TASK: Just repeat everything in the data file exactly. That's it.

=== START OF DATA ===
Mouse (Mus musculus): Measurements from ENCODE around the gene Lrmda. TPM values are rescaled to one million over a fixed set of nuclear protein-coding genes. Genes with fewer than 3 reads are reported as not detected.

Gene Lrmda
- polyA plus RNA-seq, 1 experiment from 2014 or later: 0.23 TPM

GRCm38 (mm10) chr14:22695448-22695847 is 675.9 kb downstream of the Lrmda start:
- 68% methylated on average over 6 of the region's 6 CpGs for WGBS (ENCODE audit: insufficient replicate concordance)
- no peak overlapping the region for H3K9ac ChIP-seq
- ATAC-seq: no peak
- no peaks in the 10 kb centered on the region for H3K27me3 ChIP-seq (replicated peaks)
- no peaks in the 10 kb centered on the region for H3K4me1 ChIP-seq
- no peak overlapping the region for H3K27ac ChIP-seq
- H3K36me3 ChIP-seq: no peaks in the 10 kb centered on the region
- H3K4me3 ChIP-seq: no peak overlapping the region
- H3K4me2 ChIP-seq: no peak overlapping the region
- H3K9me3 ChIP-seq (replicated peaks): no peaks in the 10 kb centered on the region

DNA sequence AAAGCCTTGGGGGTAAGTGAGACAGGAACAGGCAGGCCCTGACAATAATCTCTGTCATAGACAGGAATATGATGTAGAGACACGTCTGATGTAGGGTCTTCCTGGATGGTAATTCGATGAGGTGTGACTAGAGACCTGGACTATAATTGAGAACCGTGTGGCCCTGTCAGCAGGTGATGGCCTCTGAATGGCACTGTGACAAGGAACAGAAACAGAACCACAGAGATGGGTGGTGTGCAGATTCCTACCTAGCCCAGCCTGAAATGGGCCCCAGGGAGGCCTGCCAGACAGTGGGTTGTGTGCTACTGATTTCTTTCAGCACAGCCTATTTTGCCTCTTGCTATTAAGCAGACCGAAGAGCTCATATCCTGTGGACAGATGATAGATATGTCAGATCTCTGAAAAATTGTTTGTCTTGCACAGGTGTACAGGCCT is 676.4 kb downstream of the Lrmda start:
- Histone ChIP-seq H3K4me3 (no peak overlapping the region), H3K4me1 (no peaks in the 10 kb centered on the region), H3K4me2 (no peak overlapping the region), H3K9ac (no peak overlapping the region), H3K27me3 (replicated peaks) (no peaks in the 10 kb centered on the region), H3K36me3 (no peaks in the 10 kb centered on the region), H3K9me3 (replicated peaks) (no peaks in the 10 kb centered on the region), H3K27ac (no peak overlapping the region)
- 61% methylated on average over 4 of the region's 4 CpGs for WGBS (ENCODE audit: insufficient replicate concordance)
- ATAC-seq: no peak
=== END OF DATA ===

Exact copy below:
Mouse (Mus musculus): Measurements from ENCODE around the gene Lrmda. TPM values are rescaled to one million over a fixed set of nuclear protein-coding genes. Genes with fewer than 3 reads are reported as not detected.

Gene Lrmda
- polyA plus RNA-seq, 1 experiment from 2014 or later: 0.23 TPM

GRCm38 (mm10) chr14:22695448-22695847 is 675.9 kb downstream of the Lrmda start:
- 68% methylated on average over 6 of the region's 6 CpGs for WGBS (ENCODE audit: insufficient replicate concordance)
- no peak overlapping the region for H3K9ac ChIP-seq
- ATAC-seq: no peak
- no peaks in the 10 kb centered on the region for H3K27me3 ChIP-seq (replicated peaks)
- no peaks in the 10 kb centered on the region for H3K4me1 ChIP-seq
- no peak overlapping the region for H3K27ac ChIP-seq
- H3K36me3 ChIP-seq: no peaks in the 10 kb centered on the region
- H3K4me3 ChIP-seq: no peak overlapping the region
- H3K4me2 ChIP-seq: no peak overlapping the region
- H3K9me3 ChIP-seq (replicated peaks): no peaks in the 10 kb centered on the region

DNA sequence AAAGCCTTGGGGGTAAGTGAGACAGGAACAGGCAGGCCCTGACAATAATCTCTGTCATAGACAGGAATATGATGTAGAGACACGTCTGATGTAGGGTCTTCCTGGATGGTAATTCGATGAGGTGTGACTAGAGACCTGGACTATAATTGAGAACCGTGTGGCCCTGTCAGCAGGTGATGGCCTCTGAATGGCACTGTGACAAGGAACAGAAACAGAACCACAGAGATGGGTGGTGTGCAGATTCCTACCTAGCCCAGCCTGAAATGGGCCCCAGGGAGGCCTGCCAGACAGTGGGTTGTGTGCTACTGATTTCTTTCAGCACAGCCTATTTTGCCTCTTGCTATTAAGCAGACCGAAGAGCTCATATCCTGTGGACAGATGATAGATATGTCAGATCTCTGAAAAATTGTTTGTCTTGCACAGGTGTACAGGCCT is 676.4 kb downstream of the Lrmda start:
- Histone ChIP-seq H3K4me3 (no peak overlapping the region), H3K4me1 (no peaks in the 10 kb centered on the region), H3K4me2 (no peak overlapping the region), H3K9ac (no peak overlapping the region), H3K27me3 (replicated peaks) (no peaks in the 10 kb centered on the region), H3K36me3 (no peaks in the 10 kb centered on the region), H3K9me3 (replicated peaks) (no peaks in the 10 kb centered on the region), H3K27ac (no peak overlapping the region)
- 61% methylated on average over 4 of the region's 4 CpGs for WGBS (ENCODE audit: insufficient replicate concordance)
- ATAC-seq: no peak